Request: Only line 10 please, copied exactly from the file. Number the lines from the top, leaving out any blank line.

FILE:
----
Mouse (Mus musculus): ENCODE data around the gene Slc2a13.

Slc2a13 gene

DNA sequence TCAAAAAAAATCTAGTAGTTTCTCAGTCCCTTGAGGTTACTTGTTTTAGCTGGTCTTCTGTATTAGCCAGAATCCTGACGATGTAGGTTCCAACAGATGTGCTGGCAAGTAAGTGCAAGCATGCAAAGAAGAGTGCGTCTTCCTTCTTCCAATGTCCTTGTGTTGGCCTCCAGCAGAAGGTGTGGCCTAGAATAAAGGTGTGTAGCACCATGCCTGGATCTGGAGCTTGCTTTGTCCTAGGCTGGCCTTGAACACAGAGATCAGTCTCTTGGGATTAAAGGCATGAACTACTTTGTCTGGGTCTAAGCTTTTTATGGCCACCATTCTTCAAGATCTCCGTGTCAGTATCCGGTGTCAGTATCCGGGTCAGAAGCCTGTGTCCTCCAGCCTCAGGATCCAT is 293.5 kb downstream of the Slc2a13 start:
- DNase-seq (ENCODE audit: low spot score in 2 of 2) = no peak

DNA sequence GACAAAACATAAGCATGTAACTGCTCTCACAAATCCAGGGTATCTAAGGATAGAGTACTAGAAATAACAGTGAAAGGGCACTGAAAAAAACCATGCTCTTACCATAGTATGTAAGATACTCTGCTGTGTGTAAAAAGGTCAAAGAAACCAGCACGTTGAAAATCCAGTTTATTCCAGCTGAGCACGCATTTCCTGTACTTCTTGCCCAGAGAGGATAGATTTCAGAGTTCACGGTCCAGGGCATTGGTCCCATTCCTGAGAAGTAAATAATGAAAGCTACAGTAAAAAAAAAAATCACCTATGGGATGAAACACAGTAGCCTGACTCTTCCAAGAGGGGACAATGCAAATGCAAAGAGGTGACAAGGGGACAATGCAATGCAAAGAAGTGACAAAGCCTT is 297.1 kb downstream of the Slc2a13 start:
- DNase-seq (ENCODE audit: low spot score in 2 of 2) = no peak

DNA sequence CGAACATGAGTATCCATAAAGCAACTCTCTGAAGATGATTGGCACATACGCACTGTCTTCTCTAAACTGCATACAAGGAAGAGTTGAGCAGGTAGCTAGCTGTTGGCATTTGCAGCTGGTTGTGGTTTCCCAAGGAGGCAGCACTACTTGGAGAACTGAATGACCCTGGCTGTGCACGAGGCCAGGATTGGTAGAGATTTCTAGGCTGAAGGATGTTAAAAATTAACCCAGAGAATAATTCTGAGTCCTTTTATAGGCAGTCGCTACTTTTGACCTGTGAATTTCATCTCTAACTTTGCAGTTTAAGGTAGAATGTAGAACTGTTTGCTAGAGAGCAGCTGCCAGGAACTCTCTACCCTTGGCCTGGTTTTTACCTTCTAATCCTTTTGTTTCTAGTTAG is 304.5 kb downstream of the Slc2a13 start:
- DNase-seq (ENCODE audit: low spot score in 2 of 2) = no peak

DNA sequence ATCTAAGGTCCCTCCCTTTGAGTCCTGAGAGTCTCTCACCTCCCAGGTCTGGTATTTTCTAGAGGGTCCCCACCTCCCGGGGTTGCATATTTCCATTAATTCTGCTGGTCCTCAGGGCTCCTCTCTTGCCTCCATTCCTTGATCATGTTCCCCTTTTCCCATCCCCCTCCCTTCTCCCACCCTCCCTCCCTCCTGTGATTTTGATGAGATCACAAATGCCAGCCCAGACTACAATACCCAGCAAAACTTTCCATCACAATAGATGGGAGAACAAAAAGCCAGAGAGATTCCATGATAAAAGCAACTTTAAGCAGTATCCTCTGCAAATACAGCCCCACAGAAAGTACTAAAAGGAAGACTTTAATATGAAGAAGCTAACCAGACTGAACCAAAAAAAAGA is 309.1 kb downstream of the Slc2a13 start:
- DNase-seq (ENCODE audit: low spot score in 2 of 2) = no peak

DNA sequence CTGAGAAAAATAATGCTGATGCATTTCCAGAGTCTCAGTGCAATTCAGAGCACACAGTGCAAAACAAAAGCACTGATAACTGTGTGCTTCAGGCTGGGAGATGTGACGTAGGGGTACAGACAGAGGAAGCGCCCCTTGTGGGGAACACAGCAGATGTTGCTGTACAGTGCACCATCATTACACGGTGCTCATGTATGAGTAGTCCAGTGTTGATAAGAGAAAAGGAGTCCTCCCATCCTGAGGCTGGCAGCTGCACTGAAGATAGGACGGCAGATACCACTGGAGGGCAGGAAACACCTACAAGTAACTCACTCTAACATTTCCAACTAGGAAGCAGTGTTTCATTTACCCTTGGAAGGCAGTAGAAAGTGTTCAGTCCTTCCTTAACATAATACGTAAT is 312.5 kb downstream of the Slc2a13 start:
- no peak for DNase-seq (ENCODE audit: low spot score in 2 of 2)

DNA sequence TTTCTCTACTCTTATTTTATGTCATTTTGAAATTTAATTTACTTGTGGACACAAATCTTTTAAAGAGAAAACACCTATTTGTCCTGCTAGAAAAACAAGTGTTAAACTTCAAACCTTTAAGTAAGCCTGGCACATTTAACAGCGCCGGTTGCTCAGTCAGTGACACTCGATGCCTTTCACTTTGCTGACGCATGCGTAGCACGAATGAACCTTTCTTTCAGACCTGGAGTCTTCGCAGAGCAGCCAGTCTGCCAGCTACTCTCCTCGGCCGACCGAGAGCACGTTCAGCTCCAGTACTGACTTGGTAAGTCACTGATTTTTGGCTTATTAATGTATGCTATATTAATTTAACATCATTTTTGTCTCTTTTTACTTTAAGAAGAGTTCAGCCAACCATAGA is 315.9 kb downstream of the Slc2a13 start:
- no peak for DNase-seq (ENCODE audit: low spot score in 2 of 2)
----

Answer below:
- DNase-seq (ENCODE audit: low spot score in 2 of 2) = no peak